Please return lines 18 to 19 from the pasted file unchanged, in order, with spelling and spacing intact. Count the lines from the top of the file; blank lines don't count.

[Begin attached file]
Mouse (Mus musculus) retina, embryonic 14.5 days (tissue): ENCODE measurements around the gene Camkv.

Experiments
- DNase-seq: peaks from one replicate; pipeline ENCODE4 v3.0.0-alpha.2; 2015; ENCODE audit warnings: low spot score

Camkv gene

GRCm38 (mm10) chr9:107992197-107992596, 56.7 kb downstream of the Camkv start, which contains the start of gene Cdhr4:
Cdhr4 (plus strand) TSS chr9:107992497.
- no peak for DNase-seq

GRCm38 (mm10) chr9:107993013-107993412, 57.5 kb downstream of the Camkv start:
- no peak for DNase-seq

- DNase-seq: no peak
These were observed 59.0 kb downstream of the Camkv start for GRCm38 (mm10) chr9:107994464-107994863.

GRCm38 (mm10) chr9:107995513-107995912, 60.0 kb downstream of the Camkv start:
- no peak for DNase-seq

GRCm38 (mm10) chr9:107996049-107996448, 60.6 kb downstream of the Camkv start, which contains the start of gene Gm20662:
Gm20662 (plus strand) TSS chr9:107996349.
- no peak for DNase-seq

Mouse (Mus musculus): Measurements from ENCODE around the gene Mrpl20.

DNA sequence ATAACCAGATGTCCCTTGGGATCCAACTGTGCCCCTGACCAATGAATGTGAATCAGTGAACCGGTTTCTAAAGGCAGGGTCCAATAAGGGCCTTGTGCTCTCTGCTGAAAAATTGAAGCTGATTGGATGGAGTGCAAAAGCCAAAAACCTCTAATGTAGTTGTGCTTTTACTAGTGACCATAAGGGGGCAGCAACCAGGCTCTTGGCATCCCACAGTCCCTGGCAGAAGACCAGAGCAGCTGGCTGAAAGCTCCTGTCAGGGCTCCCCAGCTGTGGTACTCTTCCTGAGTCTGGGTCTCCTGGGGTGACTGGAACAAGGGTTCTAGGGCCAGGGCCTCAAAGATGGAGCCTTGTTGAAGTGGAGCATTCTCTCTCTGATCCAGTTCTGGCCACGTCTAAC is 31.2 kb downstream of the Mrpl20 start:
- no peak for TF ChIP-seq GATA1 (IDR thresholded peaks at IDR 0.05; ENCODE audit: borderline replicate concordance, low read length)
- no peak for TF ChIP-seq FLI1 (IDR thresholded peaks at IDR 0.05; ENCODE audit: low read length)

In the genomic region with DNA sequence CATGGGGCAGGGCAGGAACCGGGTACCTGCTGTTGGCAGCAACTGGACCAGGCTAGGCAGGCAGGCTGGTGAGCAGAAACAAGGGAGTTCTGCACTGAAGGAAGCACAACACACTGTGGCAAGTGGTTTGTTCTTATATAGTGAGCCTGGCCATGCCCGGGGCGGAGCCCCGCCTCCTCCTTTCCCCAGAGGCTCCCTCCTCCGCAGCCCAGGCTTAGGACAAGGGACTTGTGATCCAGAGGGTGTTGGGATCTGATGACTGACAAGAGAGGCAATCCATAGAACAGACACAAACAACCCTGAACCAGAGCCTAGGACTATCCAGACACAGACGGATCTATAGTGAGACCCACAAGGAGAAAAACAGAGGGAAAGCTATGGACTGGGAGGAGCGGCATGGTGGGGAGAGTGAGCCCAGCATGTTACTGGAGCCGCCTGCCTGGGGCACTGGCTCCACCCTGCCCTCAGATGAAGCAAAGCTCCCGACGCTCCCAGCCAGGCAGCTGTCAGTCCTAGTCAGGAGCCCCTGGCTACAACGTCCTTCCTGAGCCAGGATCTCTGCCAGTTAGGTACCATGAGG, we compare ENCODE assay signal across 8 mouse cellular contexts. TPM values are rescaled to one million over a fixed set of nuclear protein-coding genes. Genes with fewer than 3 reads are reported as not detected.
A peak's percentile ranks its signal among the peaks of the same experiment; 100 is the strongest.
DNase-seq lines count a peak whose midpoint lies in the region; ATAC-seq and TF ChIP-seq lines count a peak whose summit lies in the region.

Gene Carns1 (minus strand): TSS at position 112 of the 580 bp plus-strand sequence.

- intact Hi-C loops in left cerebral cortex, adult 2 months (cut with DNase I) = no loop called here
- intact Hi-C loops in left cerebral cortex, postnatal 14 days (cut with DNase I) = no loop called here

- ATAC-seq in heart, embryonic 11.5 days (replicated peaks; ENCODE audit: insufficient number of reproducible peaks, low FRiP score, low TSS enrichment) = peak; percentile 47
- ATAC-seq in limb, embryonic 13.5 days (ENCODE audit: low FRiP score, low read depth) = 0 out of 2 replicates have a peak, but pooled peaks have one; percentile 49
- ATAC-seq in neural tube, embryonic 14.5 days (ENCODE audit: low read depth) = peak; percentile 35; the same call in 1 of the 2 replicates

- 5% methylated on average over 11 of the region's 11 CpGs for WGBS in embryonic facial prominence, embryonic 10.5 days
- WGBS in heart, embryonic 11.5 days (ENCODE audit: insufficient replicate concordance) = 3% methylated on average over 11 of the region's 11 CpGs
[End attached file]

DNA sequence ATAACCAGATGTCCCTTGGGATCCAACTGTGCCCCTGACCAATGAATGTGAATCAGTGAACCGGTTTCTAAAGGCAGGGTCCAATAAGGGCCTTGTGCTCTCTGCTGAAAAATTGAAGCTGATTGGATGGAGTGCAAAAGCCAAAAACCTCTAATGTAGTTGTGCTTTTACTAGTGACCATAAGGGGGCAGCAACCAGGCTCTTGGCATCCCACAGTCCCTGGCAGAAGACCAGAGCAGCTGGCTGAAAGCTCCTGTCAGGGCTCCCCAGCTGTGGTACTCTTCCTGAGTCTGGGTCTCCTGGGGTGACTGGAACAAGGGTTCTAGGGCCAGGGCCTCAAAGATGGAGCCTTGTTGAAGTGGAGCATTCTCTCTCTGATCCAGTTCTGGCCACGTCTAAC is 31.2 kb downstream of the Mrpl20 start:
- no peak for TF ChIP-seq GATA1 (IDR thresholded peaks at IDR 0.05; ENCODE audit: borderline replicate concordance, low read length)